Though many reports at the time suggested Lee had an allergic reaction to an ingredient in the painkiller, Polly points to a mystery that began on May 10, 1973, when the star previously collapsed in a hot recording studio while dubbing new dialogue for Enter the Dragon.

In Polly’s opinion, Lee’s collapse had to do with heatstroke, since his stint in an overheated recording studio was compounded by a lack of sweat glands that prevented his body from cooling off naturally. Heatstroke can also cause swelling in the brain, much like was found during Lee’s autopsy. And Dr. Lisa Leon, an expert in hyperthermia at the U.S. Army Research Institute of Environmental Medicine, told Polly, “A person who has suffered one heat stroke is at increased risk for another" and that there may be long-term complications after the initial incident.

9. Footage from Bruce Lee’s Funeral was used in 1978’s Game of Death.

At the time of his death, Bruce Lee was involved in numerous projects, including the movie that would become Game of Death, his next directorial effort. According to Vice, there wasn’t much completed on the film by the time of Lee’s passing—there were some notes, a story outline (which simply read “The big fight. An arrest is made. The airport. The end.”), and 40 minutes of footage, including Lee’s now-iconic fight against NBA great Kareem Abdul-Jabbar.

Usually, a project in that situation would just be a lost cause, but production company Golden Harvest wanted to salvage what they could, so they hired Enter the Dragon director Robert Clouse to put together ... something. The result was a Frankenstein’s monster of a film, comprised of 11 minutes of existing footage Lee shot, overdubbed clips from his previous movies, and stand-ins to fill out certain scenes. The director even resorted to using an unfortunate Bruce Lee cardboard cutout to complete one shot.

That’s not even the top rung on the ladder of poor taste: When the movie called for Lee’s character to fake his death, they used footage from his actual funeral to realize the scene, complete with waves of mourners, pallbearers, and closeups of Lee’s open casket.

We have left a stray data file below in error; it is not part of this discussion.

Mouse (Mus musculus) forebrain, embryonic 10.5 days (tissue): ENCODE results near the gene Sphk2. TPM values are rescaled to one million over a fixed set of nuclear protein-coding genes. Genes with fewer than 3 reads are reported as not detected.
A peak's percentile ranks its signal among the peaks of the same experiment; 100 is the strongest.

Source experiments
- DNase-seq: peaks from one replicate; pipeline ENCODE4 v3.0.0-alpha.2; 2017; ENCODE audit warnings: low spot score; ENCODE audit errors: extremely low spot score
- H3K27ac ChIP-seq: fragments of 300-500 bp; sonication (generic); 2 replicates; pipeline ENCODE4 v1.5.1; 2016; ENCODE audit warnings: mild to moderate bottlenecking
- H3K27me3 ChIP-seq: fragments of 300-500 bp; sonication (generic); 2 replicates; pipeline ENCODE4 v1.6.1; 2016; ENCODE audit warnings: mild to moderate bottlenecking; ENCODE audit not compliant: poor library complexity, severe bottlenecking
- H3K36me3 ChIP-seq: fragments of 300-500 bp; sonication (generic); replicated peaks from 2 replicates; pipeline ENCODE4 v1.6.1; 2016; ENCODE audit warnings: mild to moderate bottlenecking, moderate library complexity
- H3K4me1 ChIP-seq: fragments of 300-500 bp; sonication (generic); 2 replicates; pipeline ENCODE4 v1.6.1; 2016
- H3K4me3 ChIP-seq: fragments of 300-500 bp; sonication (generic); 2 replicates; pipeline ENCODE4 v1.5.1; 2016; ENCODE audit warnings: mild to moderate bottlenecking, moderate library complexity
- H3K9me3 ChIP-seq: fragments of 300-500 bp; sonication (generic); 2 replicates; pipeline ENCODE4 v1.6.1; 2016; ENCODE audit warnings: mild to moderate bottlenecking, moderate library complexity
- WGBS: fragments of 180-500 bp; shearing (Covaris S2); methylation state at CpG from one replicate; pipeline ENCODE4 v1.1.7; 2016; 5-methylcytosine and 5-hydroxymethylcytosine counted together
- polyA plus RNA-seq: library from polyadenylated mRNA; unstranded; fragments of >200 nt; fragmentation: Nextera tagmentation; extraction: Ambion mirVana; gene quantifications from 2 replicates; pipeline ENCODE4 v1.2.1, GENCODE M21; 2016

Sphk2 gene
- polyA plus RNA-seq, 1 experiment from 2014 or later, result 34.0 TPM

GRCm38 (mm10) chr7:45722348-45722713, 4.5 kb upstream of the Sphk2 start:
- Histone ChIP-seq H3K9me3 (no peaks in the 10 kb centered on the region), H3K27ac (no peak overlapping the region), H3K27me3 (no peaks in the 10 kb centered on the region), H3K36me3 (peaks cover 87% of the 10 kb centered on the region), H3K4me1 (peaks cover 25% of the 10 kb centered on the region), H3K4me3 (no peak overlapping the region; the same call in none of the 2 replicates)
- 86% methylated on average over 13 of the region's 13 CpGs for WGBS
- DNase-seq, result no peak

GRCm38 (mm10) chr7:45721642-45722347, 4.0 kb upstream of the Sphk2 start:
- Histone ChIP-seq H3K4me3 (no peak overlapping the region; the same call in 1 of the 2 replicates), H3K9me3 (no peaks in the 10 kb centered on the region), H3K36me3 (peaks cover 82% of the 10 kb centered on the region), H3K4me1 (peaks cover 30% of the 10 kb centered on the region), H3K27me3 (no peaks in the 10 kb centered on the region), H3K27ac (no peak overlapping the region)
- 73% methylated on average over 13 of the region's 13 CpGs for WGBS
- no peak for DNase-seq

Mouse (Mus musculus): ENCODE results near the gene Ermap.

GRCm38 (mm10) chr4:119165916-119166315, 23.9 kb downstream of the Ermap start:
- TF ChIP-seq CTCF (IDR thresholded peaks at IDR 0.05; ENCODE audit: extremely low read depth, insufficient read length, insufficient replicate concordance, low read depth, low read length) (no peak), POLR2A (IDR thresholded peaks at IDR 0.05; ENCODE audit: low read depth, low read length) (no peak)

10. Bruce Lee’s posthumous success resulted in its own sub-genre.

Lee’s career was exploding in China and gaining momentum in the United States by 1973, but he passed away just a month before his biggest hit was released: Enter the Dragon. The movie, which grossed more than $200 million at the worldwide box office, catapulted the late Lee to icon status. But with the star himself no longer around to capitalize, there would soon be a wave of knockoff films and wannabes looking to take advantage of the martial arts craze.

Both affectionately and derisively known as “Bruceploitation” films, this strange sub-genre of martial arts cinema gave life to z-movie oddities like Re-Enter the Dragon and Enter the Game of Death, starring the likes of—and we’re not kidding—Bruce Le and Bruce Li. Jackie Chan was even roped into a few of these movies, like 1976's New Fist of Fury. In 1980, Bruceploitation even went meta with The Clones of Bruce Lee, starring Dragon Lee, Bruce Le, and Bruce Lai, who play genetic reconstructions of the late actor after scientists harvest his DNA.